FURY – review


Set in Germany, in April 1945, Fury is a composite portrayal of tank crews and the final days of the war in Europe. The movie’s writer, director and producer, David Ayer (End of Watch, The Fast and the Furious, Training Day, U-571), shows us exactly how unglamorous World War II was for some of it’s unsung heroes. Encased within the protection of an armoured tank may have it’s advantages in battle, but when faced with the ravages of war on a grand scale, life within such confined living quarters can be testing to the most battle-hardened of men.    

Brad Pitt (World War Z, Moneyball, Inglorious Basterds), stars as Don “Wardaddy” Collier, a U.S. Army Staff Sergeant in charge of a Sherman tank named Fury, and it’s five-man crew: Boyd “Bible” Swan, gunner (Shia LaBeouf – Lawless, Transformers: Dark of the Moon, Wall Street: Money Never Sleeps); Grady “Coon-Ass” Travis, loader (Jon Bernthal – The Walking Dead, Snitch, Grudge Match); Trini “Gordo” Garcia, driver (Michael Peña – Cesar Chavez, American Hustle, Gangster Squad); and Norman “Machine” Ellison (Logan Lerman – Noah, The Perks of Being a Wallflower, Gamer), as the rookie replacement assistant driver/bow gunner.

Recently recruited into the army as a typist, Norman had never even seen the inside of a tank, let alone be a member of a Sherman tank crew. His lack of experience with death and gore is illustrated, when rushing to vomit while cleaning the pieces of his departed predecessor from his area inside the tank. Thrown into this most despicable of situations, Norman fights his instinct in an attempt to adhere to the needs of his new profession, and to do his best to not fail his crew. 

Following the exploits of Fury, we are shown the horrors of war through the eyes of Wardaddy and his men, while riding shotgun on a journey to kill as many Nazis as possible. While it seems unrealistic at times, the blood, death, destruction, dismemberment, mud and shear havoc, constitutes circumstances that I am glad I was not a part of.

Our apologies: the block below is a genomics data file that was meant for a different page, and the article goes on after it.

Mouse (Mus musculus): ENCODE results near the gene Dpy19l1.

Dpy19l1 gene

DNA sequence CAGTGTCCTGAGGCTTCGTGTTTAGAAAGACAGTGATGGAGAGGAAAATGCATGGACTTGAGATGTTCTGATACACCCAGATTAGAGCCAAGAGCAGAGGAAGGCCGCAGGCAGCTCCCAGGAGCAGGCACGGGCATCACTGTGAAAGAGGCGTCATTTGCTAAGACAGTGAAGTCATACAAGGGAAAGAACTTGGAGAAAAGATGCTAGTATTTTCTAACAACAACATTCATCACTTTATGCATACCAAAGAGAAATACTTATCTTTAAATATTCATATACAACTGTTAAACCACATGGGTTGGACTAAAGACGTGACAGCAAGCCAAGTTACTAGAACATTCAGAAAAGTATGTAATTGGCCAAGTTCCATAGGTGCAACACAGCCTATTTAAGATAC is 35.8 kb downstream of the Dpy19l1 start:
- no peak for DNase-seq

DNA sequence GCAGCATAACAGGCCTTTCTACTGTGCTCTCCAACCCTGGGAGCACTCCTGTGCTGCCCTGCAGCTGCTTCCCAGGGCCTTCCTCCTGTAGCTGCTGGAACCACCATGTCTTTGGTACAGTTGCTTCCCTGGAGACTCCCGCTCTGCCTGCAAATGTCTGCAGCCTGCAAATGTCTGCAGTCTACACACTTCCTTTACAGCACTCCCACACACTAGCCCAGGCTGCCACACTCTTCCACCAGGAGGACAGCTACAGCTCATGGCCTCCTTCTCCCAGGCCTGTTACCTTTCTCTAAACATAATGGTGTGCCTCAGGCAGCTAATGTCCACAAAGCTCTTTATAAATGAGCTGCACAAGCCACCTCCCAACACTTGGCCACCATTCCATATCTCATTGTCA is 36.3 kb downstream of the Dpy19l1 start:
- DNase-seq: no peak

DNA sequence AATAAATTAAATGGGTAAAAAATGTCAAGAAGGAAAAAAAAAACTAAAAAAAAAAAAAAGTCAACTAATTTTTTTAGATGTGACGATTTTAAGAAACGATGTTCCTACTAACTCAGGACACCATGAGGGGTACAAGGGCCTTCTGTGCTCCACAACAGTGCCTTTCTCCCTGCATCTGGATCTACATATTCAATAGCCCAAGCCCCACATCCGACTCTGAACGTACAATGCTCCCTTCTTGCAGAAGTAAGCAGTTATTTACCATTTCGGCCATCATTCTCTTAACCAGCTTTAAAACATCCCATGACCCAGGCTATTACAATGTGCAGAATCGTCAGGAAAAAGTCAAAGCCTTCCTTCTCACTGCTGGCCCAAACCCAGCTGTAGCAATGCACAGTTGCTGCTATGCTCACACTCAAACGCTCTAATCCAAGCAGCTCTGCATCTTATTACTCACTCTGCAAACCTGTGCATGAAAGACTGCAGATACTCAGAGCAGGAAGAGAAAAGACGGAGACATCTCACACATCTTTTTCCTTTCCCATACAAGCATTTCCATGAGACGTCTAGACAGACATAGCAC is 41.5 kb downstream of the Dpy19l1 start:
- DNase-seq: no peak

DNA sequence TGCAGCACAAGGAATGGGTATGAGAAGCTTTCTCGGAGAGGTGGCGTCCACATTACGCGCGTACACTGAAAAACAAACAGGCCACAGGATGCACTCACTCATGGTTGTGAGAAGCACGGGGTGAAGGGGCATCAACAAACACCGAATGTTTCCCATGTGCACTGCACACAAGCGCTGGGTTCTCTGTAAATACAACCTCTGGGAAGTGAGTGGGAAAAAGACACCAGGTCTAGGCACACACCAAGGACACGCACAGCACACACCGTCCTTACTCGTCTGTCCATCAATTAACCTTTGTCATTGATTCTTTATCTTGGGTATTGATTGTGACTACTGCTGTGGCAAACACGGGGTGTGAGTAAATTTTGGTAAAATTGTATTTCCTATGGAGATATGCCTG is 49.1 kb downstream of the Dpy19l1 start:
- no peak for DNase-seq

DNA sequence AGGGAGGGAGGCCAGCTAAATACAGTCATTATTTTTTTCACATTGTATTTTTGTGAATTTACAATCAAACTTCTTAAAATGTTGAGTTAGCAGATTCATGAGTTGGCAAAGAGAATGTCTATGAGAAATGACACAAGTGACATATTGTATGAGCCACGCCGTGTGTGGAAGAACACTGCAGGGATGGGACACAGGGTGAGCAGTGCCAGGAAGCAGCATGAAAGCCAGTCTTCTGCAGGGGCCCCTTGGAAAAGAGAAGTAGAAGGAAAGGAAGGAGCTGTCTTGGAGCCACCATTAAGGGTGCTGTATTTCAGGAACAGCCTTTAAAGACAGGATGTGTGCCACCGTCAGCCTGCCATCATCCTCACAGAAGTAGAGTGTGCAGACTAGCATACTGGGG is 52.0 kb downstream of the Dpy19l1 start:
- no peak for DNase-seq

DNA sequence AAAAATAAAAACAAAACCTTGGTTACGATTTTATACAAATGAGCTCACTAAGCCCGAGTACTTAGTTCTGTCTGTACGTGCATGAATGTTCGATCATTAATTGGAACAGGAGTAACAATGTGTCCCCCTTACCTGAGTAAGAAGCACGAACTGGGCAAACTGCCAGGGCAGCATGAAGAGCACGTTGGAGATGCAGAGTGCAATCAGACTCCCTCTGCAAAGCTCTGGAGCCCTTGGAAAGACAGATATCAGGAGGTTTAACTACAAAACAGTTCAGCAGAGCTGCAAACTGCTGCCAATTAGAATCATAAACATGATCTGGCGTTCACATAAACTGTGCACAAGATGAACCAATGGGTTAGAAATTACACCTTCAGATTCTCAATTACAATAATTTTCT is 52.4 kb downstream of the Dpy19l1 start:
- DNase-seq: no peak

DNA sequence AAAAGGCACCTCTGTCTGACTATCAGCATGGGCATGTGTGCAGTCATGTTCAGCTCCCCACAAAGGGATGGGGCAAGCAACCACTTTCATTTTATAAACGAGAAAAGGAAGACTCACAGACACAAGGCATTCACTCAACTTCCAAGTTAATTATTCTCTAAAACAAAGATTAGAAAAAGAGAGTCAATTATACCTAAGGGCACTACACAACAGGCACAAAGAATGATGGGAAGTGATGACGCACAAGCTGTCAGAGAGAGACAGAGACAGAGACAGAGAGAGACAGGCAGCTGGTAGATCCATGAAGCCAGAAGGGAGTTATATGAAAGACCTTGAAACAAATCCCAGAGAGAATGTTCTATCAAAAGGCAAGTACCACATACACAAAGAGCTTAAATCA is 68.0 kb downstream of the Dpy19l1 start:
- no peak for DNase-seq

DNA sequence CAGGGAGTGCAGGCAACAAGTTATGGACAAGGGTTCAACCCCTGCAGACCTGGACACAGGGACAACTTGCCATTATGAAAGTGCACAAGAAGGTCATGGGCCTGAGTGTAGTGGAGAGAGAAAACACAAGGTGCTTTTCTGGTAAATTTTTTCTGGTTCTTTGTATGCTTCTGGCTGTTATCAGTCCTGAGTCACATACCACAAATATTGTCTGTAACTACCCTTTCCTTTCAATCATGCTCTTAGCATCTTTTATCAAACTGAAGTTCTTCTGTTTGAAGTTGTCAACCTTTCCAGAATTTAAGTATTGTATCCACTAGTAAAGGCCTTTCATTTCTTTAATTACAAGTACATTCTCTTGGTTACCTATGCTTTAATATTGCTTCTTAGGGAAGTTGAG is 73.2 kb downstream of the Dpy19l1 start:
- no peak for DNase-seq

Ayer was influenced by depictions of the service of veterans in his family, and by such books as ‘Death Traps’ by Belton Y. Cooper. Before filming began, in an attempt to get the cast into character, the self confessed “ruthless director”,  required the actors to endure a four-month preparation process which included a week long torturous Navy SEALs boot camp. He also insisted that the cast fight each other in sparring sessions, which resulted in several black eyes and bloody noses. I’m sure this activity would have brought back fond memories of filming Fight Club in 1999 for Pitt, where he chipped a front tooth. The cast were also encouraged to insult each other as much as possible, and were forced to live in the tank together for an extended period of time in order to experience exactly what an actual tank crew would have.                  

Brad Pitt is fantastic as usual. Lately, Pitt has assumed acting roles where he portrays a leader, or father figure, and are roles to which he is well suited. This trend will serve to increase his maturity as an actor, producer and hopefully soon, director. It was refreshing to see Shia LeBeouf play a character who isn’t constantly exaggerating his every movement and expression. His portrayal of the Fury’s gunner, is probably his best.

If you like Fury, you might also like: Inglorious Basterds (2009), Enemy at the Gates (2001), Saving Private Ryan (1998), Full Metal Jacket (1987), Platoon (1986), Apocalypse Now (1979). 


The Movie Lad rates this: Three and a half out of a possible five fully armed Sherman tanks.

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